Mitt Romney, Newt Gingrich, Michele Bachmann, and Rick Santorum had pretty credible performances in tonight’s CBS/National Journal debate in South Carolina. Tonight’s Republican presidential primary match-up was focused on foreign policy and national security.
Gingrich and Romney were both strong on Iran, as the Washington Post notes:
“If all else fails, if after all of the work we’ve done, there’s nothing else we could do besides take military action. Then of course you take military action,” Romney said.
Gingrich agreed: “If in the end, despite all of those things, the dictatorship persists, you have to take whatever steps are necessary to break its capacity to have a nuclear weapon.”
Romney put the issue of whether Iran will acquire nuclear weapons in stark terms: “If we [re]elect Barack Obama, Iran will have nuclear weapons. If you elect Mitt Romney, if you elect me, they will not.”
Santorum, too, noted the importance of dealing with Iran. “This is the most important national security issue, the Iranian nuke,” Santorum said. The former Pennsylvania senator went on to blast the Obama and Bush administrations for not adequately dealing with the threat: “President Bush and President Obama did not give money to the pro-democracy movement in Iran. Sanctions are not going to be enough. You need to read the IAEA report. We should be working with Israel right now. Take out the nuclear capability. We need to stop this before we have a nuclear explosion in Iran and the world changes.”
Overall, Bachmann’s performance was solid. The Minnesota congresswoman’s best line was about Occupy Wall Street and Israel. “President Obama has been more than willing to stand with Occupy Wall Street,” Bachmann said, “but he hasn’t been willing to stand with Israel. Israel looks at President Obama, and they do not see a friend.”
Rick Perry laughed off his famous flub from Wednesday’s CBS debate, as National Journal notes:
Perry was quick to cut off CBS’ Scott Pelley, one of the debate moderators in South Carolina, when he began a question, saying, “Governor Perry, you advocate the elimination of the Department of Energy. If you eliminate the Department of Energy...”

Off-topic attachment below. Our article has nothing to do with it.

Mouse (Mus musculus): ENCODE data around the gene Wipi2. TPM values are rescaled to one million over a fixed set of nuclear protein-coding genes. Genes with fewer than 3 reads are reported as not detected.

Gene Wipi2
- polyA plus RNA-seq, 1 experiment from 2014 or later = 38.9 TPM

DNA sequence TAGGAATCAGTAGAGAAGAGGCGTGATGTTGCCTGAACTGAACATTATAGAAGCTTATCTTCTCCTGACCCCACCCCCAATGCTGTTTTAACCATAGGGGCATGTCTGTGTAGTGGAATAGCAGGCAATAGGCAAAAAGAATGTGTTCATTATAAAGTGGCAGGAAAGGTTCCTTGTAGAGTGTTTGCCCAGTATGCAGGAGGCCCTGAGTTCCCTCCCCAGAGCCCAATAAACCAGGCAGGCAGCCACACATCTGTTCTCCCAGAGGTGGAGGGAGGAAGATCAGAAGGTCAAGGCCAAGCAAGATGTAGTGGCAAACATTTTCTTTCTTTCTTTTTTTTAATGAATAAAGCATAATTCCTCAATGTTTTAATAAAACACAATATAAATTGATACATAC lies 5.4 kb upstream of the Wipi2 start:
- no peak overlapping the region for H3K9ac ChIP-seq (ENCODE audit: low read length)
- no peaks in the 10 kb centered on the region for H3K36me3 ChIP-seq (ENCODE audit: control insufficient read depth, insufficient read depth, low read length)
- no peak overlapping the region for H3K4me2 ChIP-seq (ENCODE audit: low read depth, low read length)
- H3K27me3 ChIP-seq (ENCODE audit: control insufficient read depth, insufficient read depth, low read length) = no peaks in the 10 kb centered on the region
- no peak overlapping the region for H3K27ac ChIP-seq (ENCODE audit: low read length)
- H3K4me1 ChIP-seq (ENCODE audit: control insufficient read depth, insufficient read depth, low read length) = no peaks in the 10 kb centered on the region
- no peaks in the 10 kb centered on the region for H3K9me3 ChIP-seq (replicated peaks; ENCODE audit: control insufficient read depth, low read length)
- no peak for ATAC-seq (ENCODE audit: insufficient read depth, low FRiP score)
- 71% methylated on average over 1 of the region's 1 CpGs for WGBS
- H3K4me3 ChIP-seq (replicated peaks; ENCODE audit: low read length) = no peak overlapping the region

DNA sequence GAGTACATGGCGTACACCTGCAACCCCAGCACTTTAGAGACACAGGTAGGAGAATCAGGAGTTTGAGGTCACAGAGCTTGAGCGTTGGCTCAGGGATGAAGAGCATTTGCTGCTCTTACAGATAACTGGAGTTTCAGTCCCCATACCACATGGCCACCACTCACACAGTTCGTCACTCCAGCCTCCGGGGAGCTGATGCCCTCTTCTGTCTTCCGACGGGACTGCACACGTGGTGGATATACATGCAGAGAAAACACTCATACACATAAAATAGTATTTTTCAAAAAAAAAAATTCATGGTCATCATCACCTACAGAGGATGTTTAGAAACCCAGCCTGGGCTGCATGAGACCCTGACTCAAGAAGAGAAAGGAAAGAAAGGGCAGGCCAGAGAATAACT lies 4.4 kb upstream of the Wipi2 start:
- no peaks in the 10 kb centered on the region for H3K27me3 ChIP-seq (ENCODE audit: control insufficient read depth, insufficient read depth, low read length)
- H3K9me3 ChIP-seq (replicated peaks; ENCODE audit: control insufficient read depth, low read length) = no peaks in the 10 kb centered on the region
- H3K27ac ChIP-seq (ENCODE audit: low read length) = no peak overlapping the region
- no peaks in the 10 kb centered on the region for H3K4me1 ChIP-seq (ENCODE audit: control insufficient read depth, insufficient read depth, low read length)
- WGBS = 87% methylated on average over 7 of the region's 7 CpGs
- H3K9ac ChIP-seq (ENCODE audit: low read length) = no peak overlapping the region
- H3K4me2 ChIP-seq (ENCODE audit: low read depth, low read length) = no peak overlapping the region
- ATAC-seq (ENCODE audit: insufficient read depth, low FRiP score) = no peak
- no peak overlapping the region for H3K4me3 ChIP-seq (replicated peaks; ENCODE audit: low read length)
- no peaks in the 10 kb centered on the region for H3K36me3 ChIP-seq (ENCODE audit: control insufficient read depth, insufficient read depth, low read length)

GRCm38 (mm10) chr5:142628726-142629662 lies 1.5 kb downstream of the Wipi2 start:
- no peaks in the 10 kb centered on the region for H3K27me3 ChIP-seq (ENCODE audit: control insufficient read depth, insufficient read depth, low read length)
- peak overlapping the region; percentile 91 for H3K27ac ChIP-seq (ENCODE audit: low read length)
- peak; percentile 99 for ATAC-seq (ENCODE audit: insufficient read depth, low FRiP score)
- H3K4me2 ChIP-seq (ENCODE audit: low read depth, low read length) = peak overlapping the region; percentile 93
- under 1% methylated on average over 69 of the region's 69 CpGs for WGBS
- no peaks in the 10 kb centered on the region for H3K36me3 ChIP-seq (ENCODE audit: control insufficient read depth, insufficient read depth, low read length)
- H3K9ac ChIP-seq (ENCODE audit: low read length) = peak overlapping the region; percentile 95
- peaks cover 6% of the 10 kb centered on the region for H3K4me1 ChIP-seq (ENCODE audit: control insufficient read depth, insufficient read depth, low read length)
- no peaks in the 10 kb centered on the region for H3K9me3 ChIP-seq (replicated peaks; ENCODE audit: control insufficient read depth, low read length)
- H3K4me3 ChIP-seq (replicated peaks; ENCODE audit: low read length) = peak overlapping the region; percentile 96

“I'm glad you remembered it,” interjected Perry with a big smile as the audience broke into applause and laughter. Pelley responded, “I've had some time to think about it, sir.” And Perry shot back again to even more laughter, “Me, too.”
At least tonight, Perry’s seemingly canned line worked.
As for Jon Huntsman, his performance in tonight’s debate appeared not to be of any particular consequence. Obama’s former ambassador to China seemed to do an adequate job of parroting the president, particularly when Huntsman stated that he “take[s] a different approach on Afghanistan" than the rest of the Republican candidates and that he “[doesn’t] want to be nation-building in Afghanistan when this nation so needs to be built.” Huntsman’s line was reminiscent of what Obama said when he announced a troop drawdown from Afghanistan: “America, it is time to focus on nation building here at home.”
Herman Cain, as Republican consultant Mike Murphy noted, had a “wobbly night.” “Every answer [of Cain’s was] one inch deep at best,” Murphy tweeted.
The biggest loser in tonight’s Republican presidential debate was CBS moderator Scott Pelley. The evening newsreader and 60 Minutes contributor was pedantic and off-putting, even frequently interrupting candidates mid-sentence to declare that time had expired and the debate would be moving on. At one point, Pelley even took on Gingrich about a factual point. The former speaker of the House corrected and dismissed Pelley, resulting in huge applause from the South Carolina audience.